House Economic Development Committee
House of Representatives
Re: AT&T Bill SB 99 ? Setting The Record Straight
I'm writing to you concerning two issues that were raised just before the Committee vote on SB 99 on March 13, because I believe that the Committee may have been misinformed regarding the impact of the bill on (a) the Public Service Commission's power to resolve consumer complaints; and (b) the ability to reactivate dormant landlines and receive stand-alone basic local landline service.
SB 99 In Fact Ends Public Service Commission Power Over Consumer Complaints In Cities
At the end of the March 13 House Economic Development Committee meeting, Representative Webber asked AT&T's representative whether the Public Service Commission would lose jurisdiction over consumer complaints. The response was not accurate.
Representative Webber asked "I wanted to follow up on the cause I heard this yesterday that the PSC is going to be removed from any consumer complaints. Can you address that for us?"
The response from the AT&T representative was "This bill doesn't do away with any of the PSC's jurisdiction over consumer complaints."
The reality is that in the House Committee Substitute on page 2, lines 6 through 8, strips the PSC of all regulatory power over consumer complaints against AT&T, Windstream and Cincinnati Bell in its urban phone exchanges. That subsection provides that:
(a) The commission shall not impose any requirements or otherwise regulate the terms, conditions, rates, or availability of any retail service of the modifying utility[.]"
The bill elsewhere states that the commission may assist in resolving consumer complaints over mobile services and broadband, but there is not even that weak language exists for landline consumer complaints for urban exchanges.
Make no mistake Any power of the PSC to order resolution, or even to assist in resolving consumer complaints over landline services for the cities in the AT&T, Windstream, and Cincinnati Bell service areas, is gone if SB 99 is approved.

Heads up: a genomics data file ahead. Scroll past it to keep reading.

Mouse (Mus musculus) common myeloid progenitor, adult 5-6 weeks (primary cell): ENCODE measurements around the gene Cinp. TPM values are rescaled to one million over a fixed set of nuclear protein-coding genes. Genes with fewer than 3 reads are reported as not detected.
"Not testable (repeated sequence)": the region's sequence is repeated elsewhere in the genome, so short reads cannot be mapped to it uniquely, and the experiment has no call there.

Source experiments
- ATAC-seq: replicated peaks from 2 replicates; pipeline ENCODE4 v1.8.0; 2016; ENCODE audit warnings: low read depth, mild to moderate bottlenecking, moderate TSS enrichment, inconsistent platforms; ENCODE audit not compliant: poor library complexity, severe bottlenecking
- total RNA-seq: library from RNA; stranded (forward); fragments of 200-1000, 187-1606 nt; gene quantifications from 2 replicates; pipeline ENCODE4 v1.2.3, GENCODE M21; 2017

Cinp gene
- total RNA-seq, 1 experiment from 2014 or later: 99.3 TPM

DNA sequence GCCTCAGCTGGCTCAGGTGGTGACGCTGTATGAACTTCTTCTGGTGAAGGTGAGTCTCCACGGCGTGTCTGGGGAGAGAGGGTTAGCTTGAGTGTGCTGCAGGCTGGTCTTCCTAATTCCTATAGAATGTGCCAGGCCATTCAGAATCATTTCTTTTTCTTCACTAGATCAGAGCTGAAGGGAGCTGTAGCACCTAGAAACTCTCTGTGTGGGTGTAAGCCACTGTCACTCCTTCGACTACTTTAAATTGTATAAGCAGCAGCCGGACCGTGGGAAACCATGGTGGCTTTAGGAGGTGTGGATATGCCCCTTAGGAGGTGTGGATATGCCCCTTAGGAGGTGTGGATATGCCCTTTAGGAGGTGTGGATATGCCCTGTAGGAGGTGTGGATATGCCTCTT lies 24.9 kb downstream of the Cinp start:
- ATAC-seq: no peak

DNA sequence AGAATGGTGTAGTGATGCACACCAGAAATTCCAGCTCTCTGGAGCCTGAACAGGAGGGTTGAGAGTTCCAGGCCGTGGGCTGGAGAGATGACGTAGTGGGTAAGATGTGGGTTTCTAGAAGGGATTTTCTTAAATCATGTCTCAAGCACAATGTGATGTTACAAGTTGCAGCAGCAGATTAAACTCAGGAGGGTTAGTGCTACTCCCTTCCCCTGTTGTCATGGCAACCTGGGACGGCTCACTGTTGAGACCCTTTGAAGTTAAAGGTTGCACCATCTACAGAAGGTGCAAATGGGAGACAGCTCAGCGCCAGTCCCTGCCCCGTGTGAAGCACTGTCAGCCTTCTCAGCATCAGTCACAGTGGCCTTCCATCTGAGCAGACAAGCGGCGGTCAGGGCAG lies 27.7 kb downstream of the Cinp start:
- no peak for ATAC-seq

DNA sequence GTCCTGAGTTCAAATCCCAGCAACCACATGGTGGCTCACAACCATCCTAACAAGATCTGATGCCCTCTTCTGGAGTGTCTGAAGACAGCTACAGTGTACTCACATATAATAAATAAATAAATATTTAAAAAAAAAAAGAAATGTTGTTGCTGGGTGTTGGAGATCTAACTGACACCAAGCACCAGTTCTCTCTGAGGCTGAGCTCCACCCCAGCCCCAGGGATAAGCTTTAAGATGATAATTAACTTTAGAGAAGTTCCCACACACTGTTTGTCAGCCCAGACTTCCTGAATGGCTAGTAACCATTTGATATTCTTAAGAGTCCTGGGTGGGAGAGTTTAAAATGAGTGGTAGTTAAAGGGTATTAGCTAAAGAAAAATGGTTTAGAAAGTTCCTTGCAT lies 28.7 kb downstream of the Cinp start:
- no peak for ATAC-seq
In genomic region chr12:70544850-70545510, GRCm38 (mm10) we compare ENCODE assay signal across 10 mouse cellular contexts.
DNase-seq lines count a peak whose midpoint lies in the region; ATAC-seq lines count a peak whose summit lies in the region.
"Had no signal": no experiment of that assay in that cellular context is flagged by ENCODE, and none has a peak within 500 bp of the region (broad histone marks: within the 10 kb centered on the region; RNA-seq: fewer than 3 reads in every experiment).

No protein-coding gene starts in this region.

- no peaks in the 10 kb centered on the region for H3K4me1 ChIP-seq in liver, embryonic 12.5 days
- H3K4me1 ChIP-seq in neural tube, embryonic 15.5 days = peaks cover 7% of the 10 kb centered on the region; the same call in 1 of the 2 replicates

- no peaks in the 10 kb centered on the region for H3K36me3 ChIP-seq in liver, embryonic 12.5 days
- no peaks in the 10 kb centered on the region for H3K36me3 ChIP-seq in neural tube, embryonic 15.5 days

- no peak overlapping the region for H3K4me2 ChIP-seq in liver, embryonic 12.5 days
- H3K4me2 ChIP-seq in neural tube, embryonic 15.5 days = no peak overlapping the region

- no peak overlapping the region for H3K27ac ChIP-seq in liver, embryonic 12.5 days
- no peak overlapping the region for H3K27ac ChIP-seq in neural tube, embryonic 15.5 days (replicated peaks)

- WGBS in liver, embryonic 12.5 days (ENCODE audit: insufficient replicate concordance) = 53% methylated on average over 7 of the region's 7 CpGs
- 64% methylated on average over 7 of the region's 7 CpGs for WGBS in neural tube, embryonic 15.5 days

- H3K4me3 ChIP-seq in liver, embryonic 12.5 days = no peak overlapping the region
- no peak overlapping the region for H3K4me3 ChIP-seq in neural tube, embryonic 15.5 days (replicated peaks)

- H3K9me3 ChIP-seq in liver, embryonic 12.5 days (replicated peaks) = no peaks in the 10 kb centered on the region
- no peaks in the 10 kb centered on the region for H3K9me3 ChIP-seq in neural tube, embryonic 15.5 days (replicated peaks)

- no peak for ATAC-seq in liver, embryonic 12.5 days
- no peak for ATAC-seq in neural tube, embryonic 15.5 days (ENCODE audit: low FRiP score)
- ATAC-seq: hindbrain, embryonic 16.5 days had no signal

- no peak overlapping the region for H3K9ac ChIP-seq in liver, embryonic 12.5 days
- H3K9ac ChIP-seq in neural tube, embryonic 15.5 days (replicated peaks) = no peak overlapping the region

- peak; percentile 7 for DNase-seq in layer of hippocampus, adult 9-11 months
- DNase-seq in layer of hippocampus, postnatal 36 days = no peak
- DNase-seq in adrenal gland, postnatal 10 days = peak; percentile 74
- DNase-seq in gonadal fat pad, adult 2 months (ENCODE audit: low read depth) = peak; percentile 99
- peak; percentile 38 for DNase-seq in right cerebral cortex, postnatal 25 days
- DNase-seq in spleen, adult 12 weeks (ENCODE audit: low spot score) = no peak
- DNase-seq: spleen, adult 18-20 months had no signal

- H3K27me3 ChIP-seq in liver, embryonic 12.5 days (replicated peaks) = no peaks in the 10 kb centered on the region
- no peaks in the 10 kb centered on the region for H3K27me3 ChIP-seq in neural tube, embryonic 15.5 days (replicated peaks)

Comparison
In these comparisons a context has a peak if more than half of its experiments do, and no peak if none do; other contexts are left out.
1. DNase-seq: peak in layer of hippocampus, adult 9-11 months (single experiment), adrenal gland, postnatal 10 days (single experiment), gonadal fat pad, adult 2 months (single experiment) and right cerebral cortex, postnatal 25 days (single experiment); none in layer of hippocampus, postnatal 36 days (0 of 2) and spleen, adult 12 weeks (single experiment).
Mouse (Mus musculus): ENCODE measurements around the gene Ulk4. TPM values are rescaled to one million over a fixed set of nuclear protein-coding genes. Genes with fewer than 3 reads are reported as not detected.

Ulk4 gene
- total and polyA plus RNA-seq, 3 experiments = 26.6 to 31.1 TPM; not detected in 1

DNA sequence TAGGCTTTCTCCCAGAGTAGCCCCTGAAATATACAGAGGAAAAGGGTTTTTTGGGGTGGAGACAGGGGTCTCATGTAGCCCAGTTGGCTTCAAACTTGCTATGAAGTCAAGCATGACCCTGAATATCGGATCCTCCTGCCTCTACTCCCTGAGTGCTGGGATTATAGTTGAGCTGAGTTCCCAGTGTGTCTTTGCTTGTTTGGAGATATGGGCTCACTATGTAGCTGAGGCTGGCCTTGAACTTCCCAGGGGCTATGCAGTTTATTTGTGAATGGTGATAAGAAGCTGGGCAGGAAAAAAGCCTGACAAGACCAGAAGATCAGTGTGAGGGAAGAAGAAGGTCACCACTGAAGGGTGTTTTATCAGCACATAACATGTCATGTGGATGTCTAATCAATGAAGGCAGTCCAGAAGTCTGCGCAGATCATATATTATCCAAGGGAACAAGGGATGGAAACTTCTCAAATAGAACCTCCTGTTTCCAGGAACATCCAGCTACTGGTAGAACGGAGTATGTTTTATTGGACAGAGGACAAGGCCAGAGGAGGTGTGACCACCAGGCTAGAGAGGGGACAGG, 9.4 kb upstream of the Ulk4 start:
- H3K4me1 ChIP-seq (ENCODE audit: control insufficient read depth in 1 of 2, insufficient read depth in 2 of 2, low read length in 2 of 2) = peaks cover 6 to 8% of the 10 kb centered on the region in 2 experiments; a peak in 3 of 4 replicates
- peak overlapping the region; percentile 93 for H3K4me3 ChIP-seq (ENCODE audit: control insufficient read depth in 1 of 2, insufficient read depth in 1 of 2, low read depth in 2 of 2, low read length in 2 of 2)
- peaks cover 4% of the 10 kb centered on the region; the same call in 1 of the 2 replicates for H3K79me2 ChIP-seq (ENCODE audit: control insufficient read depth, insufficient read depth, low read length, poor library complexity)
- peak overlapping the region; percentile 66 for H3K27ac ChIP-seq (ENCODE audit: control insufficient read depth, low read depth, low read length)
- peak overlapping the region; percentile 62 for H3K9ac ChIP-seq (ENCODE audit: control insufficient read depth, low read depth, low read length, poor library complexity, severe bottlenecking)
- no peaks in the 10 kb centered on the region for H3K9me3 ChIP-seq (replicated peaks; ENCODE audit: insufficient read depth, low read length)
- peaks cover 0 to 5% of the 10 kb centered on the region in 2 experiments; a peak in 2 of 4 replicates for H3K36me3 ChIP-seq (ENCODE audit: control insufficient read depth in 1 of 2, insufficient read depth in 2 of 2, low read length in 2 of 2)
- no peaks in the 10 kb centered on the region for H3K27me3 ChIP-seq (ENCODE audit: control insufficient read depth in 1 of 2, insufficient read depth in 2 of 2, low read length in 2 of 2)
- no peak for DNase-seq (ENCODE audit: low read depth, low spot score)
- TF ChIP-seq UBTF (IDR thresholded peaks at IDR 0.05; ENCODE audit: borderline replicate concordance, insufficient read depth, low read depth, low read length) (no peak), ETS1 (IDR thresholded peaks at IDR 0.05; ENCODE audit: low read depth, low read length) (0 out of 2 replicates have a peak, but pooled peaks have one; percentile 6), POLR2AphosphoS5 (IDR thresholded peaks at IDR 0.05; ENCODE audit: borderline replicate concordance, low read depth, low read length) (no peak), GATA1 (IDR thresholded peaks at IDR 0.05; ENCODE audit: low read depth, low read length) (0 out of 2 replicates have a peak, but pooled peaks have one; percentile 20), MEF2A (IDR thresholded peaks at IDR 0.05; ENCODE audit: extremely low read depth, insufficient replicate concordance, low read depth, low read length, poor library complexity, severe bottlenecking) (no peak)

Dormant Landlines In Rural Areas May Not Be Able To Reactivate Landline Service
Representative Stone asked, just before the committee vote, whether, if someone moves back into my mothers home would they be able to get a landline again?
The AT&T Representative responded that in that situation where the facilities exist today, somebody moving in there would have a right to basic local service and they could get that service.
The reality is that the bill is ambiguous regarding this issue. The specific language is in Section 1(4)(b), which states that In response to a request for service at a location to which the modifying utility has not installed landline facilities to provide basic local exchange service, the modifying utility may offer wireless voice service and isnt obligated to provide basic local exchange service.
What this means is that the obligation to provide basic local exchange service through a landline that has been dormant could be read to be limited to those landlines that were initially installed to provide basic local exchange service and no other features. While the AT&T representative may believe the effect of the bill is broader, and obligates AT&T, Windstream, and Cincinnati Bell to reinstate landline service for all existing landlines, the actual language could greatly reduce that obligation.
Modifying the language at p. 2 of 6 in this manner would fix that problem:
In response to a request for service at a location at which landline facilities do not exist as of the effective date of this act, to provide basic local exchange service, the modifying utility shall ..
Members of the House Economic Development Committee, I believe that both of these issues are as important to you as they are to me. I wanted to set the record straight before this matter comes to a floor vote.